Was the content produced well, or does it appear sloppy or hastily produced?
Have you ever appeared in court with your shirt tail hanging out, or enter into a negotiation without combing your hair? Of course not! As a legal professional, your clients expect you to show up polished and presentable. Likewise, your content - including photos, video and other visuals - should reflect the same level of professionalism.
Is the content mass-produced by or outsourced to a large number of creators, or spread across a large network of sites, so that individual pages or sites don’t get as much attention or care?
Google rewards lawyers who create an unbeatable user experience. If you’re content is being used across multiple sites, written by someone who is publishing similar content for other law firms or purchased from a platform like Constant Content, it's likely not high quality, authoritative or unique. Lawyers should produce content that can’t be easily replicated or copied.
Does the content have an excessive amount of ads that distract from or interfere with the main content?
Prioritizing content is not something law firms typically do. While most law firms do not have ads on their website, many do have pop-up chat windows and forms that always seem to spring up at the worst time! Creating conversion opportunities for visitors is important, but making sure that they have a great experience is paramount if you want to reach and stay on page one of Google.
Does content display well for mobile devices when viewed on them?
More than half of all Google searches are made on a phone. Google rewards law firms that build fast, responsive sites that are compatible with a variety of screen sizes. Great design and stellar content will always be a winning combination.
Does the content provide substantial value when compared to other pages in search results?
Look at the top 10 pages that are currently ranking for the search term you want to rank for. Is the content you are creating better than the content that is already ranking? If you want Google to place your website higher than your competitors, then your content should be superior in terms of quality, authority and presentation.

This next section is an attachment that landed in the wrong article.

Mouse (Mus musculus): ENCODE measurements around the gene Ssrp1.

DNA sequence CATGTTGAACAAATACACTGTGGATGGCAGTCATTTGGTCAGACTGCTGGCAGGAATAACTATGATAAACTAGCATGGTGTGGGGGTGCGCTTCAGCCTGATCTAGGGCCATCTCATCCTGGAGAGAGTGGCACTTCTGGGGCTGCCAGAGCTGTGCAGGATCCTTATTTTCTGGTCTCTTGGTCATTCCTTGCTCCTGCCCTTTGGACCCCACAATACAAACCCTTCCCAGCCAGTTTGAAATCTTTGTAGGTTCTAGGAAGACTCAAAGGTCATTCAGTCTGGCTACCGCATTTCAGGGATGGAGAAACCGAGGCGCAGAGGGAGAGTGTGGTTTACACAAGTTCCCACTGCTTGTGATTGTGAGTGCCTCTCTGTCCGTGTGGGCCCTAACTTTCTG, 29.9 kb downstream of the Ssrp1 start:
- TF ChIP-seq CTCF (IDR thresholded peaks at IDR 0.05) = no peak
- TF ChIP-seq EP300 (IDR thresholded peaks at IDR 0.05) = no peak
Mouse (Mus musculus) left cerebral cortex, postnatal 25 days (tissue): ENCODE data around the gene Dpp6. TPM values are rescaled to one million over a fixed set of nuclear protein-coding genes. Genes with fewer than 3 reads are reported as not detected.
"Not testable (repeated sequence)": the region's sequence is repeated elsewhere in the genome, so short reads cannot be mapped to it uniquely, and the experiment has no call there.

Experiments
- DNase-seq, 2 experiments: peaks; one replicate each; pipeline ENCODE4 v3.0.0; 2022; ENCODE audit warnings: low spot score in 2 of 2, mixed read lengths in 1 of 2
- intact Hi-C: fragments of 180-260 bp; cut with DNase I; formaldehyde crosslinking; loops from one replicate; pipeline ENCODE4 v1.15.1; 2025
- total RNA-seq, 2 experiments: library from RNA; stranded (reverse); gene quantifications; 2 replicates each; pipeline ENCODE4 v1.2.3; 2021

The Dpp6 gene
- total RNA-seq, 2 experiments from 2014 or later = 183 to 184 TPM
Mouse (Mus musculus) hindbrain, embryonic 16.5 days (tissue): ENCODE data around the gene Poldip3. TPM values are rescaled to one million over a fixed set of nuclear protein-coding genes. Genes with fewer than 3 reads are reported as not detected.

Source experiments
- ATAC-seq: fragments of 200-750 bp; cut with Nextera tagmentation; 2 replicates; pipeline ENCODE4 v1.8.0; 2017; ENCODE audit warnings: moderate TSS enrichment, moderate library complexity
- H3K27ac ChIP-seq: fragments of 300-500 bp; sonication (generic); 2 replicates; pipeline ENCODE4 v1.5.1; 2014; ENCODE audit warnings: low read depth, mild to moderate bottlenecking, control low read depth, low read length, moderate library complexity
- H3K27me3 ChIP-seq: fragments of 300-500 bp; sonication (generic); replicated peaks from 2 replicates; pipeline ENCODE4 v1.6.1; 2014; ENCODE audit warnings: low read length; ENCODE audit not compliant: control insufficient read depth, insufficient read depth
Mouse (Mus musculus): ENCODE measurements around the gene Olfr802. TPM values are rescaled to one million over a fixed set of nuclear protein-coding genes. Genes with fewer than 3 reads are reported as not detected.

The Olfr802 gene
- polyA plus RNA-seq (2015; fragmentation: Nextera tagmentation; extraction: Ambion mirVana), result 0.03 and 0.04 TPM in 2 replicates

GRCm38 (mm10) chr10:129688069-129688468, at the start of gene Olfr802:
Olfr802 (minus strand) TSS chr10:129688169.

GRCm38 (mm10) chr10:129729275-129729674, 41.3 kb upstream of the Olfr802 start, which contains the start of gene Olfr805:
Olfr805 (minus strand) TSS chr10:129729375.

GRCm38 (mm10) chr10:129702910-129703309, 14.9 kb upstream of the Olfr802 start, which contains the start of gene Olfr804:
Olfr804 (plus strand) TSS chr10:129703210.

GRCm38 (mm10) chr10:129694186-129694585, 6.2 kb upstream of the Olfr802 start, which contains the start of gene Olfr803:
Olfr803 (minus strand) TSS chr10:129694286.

Does the content seem to be serving the genuine interests of visitors to the site or does it seem to exist solely by someone attempting to guess what might rank well in search engines?
You should always write for humans, not search engines! So many law firms focus on the keywords they want to rank for and build a content with the goal of boosting their position in Google search results. The end result is always a sub-par product that fails to rank. Focus on writing high quality content designed to engage and inform actual human beings and rankings will follow.
SEO is a long term game and there are no quick fixes. Producing original, high quality content may not yield immediate results, but the effort will pay dividends down the road. As Google’s search algorithm continues to update and get smarter, it will be able to identify the best content and rank it accordingly.
The good news is that lawyers can begin to tackle competitive SEO markets by producing high quality content written by lawyers for actual human beings. And there are other benefits of publishing great legal content. Of course, better rankings are the goal, but don’t forget that content can be used to position your law firm as an authority in your chosen practice areas, build trust with prospective clients and deliver real value to your community.
Do this, and you can safeguard your law firm from Google's frequent algorithm updates!
At NOMOS Marketing, our mission is to make the law more human. Content that informs, engages and converts is the cornerstone of that mission. Every piece of content published for our clients is written and edited by a lawyer, ensuring that blogs, social media posts and website copy is written with authority and demonstrates our clients’ expertise.
If you want to learn more about how ongoing legal SEO and content marketing can help your law firm, contact us today. Together, we will look at your website and create a strategy that cuts through the noise to the top of search results.